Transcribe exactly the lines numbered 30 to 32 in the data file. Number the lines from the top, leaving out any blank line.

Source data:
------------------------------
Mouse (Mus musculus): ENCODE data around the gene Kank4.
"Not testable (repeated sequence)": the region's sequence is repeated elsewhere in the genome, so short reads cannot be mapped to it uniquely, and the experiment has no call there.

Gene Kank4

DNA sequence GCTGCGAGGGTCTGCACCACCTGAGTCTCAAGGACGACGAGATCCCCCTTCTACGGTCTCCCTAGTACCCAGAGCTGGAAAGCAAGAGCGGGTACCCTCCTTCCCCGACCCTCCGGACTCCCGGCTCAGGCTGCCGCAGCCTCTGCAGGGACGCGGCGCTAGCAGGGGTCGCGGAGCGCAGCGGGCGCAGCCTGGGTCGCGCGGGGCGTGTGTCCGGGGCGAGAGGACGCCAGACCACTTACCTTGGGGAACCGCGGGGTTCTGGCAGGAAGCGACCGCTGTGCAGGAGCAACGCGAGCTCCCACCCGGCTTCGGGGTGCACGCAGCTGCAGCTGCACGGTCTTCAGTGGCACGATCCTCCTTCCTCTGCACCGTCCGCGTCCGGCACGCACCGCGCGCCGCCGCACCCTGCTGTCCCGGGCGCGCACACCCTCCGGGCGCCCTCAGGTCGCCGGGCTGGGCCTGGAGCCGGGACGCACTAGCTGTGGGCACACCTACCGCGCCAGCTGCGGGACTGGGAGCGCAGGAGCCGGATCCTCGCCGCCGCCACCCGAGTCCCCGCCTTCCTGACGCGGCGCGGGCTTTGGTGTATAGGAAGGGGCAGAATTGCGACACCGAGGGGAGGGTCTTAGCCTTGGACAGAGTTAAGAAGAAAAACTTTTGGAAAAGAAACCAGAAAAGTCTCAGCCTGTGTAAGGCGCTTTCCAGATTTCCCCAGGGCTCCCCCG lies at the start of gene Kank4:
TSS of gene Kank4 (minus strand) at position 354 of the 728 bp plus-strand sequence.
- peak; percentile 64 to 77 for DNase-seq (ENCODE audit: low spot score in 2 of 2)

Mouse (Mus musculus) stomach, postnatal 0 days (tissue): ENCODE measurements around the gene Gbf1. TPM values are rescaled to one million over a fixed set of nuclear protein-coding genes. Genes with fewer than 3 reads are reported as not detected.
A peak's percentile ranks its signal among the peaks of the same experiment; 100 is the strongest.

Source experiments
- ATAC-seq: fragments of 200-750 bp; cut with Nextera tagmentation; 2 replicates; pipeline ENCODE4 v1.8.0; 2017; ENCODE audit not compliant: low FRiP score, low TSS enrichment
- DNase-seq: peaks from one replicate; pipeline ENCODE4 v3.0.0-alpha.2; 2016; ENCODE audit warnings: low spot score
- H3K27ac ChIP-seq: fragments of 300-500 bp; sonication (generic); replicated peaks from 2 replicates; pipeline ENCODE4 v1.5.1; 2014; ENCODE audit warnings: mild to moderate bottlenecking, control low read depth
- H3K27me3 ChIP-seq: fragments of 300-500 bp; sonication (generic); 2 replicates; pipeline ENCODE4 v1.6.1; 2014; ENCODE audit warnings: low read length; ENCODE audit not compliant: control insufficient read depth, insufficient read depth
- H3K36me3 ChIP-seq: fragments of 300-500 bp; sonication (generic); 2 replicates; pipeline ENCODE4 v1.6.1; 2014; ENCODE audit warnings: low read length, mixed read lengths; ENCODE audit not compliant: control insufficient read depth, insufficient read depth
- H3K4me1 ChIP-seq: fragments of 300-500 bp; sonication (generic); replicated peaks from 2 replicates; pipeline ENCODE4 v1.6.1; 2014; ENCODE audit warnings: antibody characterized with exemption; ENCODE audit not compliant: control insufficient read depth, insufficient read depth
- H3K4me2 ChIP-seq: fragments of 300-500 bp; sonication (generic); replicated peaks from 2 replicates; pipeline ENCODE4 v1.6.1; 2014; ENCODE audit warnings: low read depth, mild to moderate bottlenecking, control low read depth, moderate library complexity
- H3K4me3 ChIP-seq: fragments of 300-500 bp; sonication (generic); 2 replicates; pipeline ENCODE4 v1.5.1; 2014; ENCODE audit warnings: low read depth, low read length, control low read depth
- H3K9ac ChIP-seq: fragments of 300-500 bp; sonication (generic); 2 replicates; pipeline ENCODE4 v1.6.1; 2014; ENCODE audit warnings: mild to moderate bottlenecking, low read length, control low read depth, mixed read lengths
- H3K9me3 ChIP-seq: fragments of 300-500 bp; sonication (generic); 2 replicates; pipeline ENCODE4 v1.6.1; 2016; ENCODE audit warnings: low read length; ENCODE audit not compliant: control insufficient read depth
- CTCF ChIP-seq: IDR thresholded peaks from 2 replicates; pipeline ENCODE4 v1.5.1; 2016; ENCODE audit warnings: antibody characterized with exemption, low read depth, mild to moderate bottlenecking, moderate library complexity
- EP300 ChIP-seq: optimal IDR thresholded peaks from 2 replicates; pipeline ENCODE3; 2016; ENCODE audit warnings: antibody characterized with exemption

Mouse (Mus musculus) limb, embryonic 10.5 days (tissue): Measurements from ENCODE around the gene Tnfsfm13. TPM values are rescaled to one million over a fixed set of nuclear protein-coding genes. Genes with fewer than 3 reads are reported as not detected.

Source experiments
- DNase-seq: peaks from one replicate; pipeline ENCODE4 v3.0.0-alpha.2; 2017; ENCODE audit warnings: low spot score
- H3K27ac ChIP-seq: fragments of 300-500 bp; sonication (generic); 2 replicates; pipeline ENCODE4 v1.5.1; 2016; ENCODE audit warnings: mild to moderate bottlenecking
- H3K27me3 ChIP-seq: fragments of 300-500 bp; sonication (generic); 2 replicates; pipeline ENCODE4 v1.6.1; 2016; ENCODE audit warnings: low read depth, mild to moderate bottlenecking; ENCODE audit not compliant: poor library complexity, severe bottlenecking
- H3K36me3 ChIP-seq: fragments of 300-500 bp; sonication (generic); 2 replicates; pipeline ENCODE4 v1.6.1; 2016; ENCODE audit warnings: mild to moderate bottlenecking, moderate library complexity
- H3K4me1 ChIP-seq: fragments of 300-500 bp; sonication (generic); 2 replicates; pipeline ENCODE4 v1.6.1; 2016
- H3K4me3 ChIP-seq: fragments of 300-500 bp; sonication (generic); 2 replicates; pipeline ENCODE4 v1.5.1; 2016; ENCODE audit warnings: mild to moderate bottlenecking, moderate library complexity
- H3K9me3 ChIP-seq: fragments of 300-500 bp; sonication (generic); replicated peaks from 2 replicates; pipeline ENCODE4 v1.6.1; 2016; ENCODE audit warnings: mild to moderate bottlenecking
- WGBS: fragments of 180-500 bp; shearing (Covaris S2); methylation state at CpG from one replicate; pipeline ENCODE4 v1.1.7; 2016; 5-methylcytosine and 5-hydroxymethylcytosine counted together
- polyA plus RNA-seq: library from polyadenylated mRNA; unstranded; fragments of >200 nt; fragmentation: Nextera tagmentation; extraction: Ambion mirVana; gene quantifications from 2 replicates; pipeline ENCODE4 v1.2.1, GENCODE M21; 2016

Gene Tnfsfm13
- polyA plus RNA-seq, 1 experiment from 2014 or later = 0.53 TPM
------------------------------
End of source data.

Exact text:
- H3K9me3 ChIP-seq: fragments of 300-500 bp; sonication (generic); replicated peaks from 2 replicates; pipeline ENCODE4 v1.6.1; 2016; ENCODE audit warnings: mild to moderate bottlenecking
- WGBS: fragments of 180-500 bp; shearing (Covaris S2); methylation state at CpG from one replicate; pipeline ENCODE4 v1.1.7; 2016; 5-methylcytosine and 5-hydroxymethylcytosine counted together
- polyA plus RNA-seq: library from polyadenylated mRNA; unstranded; fragments of >200 nt; fragmentation: Nextera tagmentation; extraction: Ambion mirVana; gene quantifications from 2 replicates; pipeline ENCODE4 v1.2.1, GENCODE M21; 2016